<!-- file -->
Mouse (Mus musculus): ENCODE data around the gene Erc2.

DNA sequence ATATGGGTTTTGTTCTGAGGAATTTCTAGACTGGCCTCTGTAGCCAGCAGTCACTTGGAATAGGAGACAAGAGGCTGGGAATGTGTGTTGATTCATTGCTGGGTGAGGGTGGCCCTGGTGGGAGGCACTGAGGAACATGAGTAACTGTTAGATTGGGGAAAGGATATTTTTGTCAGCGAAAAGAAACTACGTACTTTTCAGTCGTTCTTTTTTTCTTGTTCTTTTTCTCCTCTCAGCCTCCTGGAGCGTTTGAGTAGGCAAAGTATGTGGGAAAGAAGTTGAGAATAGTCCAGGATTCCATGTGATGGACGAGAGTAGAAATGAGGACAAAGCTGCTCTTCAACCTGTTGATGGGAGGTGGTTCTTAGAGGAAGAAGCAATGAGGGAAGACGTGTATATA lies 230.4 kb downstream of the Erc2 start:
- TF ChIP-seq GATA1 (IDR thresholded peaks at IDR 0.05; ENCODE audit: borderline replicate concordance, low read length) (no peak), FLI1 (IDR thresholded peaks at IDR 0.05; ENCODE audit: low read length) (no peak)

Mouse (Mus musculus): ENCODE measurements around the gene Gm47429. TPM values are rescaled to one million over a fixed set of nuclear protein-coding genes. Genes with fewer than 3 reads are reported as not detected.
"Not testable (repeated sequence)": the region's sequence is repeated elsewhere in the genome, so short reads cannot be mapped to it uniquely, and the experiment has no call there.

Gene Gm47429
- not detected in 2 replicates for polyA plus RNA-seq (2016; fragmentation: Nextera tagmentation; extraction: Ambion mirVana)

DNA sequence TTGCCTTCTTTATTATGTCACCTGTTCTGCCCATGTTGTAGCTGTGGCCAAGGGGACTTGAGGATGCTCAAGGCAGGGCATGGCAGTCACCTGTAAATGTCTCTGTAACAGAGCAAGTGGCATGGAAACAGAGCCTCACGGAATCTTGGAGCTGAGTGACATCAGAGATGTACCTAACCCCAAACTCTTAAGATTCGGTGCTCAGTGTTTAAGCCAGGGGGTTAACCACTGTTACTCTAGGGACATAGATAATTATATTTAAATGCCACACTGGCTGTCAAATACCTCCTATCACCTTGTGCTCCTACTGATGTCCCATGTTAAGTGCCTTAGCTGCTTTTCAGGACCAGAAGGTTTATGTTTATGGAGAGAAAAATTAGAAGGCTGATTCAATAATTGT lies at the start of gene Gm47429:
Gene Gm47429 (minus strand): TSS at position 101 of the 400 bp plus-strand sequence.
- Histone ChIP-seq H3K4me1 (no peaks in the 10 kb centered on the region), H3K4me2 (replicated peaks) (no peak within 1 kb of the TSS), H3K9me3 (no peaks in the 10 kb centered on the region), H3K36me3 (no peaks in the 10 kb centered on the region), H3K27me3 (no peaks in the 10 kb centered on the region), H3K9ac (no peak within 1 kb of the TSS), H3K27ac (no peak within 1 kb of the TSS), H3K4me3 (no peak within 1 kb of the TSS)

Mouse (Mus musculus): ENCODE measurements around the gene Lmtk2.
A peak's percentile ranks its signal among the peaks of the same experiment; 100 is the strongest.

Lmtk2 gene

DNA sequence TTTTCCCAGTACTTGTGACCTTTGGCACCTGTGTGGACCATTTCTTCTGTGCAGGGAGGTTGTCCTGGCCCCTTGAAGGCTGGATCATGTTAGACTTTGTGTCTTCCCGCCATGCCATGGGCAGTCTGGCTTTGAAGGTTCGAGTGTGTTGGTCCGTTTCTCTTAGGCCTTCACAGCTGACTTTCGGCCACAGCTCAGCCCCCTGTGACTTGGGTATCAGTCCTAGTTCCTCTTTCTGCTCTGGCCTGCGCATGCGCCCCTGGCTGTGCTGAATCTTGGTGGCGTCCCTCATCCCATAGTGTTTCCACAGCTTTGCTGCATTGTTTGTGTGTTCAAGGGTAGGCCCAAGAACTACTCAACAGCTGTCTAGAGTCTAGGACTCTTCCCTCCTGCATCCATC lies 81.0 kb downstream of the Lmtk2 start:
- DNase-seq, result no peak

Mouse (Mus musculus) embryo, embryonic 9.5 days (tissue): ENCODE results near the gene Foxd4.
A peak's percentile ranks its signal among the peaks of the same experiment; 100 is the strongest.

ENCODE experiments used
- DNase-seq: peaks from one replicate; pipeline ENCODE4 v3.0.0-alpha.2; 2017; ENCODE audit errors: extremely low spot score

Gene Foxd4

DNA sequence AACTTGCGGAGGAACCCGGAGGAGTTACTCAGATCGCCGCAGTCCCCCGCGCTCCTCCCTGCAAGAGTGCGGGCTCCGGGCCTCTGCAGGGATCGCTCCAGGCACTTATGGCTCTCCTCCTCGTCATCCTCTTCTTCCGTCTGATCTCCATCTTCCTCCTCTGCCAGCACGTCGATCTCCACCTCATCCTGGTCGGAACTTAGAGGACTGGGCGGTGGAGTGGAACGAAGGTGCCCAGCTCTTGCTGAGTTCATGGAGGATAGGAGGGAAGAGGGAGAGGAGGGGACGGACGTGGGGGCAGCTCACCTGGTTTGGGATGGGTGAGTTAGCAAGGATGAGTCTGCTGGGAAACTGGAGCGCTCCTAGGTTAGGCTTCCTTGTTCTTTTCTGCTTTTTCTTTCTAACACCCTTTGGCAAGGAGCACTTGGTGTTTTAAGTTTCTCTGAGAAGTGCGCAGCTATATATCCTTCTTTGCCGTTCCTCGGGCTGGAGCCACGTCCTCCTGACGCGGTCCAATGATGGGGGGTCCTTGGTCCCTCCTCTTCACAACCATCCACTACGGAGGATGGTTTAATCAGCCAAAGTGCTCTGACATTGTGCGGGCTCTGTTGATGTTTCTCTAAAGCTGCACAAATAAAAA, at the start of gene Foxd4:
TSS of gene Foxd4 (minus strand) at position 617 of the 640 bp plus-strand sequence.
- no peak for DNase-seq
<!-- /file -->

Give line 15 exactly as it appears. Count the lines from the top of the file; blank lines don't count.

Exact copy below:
- DNase-seq, result no peak